The data analysis procedure begins with linearization of the frequency scale via analysis of the Fabry-Perot transmission spectrum. By insisting that the FP peaks are equally spaced in frequency, we can remove small but reproducible nonlinearities in the frequency sweep due to the non-linear and hysteretic response of the PZT to applied voltage. Specifically, we fit our FP spectrum to an Airy function in which the frequency argument is expressed as a fourth-order polynomial of the point number. We find that higher-order polynomials do not improve the statistical quality of the fit.

This procedure linearizes the frequency axis, but does not address absolute calibration. For all of our linearized scans, the working calibration is based on the estimated FP FSR of 500 MHz. For our ultimate calibration, we make use of the FM sidebands from our EOM, as described in the next section. However, as an important cross-check on that method, we performed the following direct determination of the FSR of our Fabry-Perot cavity. With the use of a 0.1 ppm wave meter (Burleigh WA-1500; 30 MHz resolution), we tuned our laser to a particular transmission peak of the FP cavity and recorded the optical frequency. We then repeated this procedure for many individual frequencies over a roughly 100 GHz range, ensuring in each case that the laser was operating in a single-mode fashion. Starting with a good estimate of the FSR of the cavity, we considered all difference pairs of optical frequencies, which we require to be an integer multiple of the FSR. Choosing the best fit integer in each case gave us many independent determinations of the FSR, and the average of these produced an FSR value of increased precision. This procedure was repeated several times over the course of one month, and we found that the average measured FSR value was 501.2(3) MHz. Since all of the linearized frequency scales for our atomic spectra are based on the nominal FSR value of 500.0 MHz, we define a frequency-scale correction factor which can be applied to all measured frequency intervals, . We can compare this result to the FM-sideband-based value discussed next.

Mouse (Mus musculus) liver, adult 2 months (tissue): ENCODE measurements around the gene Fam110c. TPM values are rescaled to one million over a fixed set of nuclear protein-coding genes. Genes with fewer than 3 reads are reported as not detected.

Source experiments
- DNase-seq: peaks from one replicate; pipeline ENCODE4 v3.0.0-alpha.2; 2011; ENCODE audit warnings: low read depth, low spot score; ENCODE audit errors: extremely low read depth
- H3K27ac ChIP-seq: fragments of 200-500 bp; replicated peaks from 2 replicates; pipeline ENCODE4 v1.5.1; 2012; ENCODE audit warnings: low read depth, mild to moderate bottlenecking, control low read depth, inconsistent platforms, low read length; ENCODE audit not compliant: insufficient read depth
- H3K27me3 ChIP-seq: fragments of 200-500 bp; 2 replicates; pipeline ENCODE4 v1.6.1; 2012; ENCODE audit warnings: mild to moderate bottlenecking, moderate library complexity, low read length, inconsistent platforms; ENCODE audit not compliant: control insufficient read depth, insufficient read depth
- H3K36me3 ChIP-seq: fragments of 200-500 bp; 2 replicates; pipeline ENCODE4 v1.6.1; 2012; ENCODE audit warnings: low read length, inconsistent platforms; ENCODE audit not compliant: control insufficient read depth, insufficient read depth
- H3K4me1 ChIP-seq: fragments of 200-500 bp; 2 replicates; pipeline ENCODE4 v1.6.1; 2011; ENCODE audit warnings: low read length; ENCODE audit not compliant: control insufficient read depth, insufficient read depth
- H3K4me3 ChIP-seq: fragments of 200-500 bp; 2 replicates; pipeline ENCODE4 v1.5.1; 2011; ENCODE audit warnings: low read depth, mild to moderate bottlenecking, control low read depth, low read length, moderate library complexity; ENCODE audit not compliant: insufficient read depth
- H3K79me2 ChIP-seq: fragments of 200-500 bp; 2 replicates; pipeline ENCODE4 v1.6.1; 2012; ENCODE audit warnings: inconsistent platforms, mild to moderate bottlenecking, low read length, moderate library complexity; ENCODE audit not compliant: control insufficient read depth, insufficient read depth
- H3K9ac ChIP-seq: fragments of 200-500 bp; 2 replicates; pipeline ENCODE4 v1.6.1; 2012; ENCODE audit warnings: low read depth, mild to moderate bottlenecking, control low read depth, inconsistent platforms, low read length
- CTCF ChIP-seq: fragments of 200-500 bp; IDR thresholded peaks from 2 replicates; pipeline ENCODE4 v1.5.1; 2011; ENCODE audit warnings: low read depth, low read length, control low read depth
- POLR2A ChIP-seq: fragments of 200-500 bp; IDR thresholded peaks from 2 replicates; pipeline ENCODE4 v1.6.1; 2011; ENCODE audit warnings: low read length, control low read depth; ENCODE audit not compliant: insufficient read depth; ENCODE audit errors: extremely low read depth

iii.2 Results from single-isotope spectra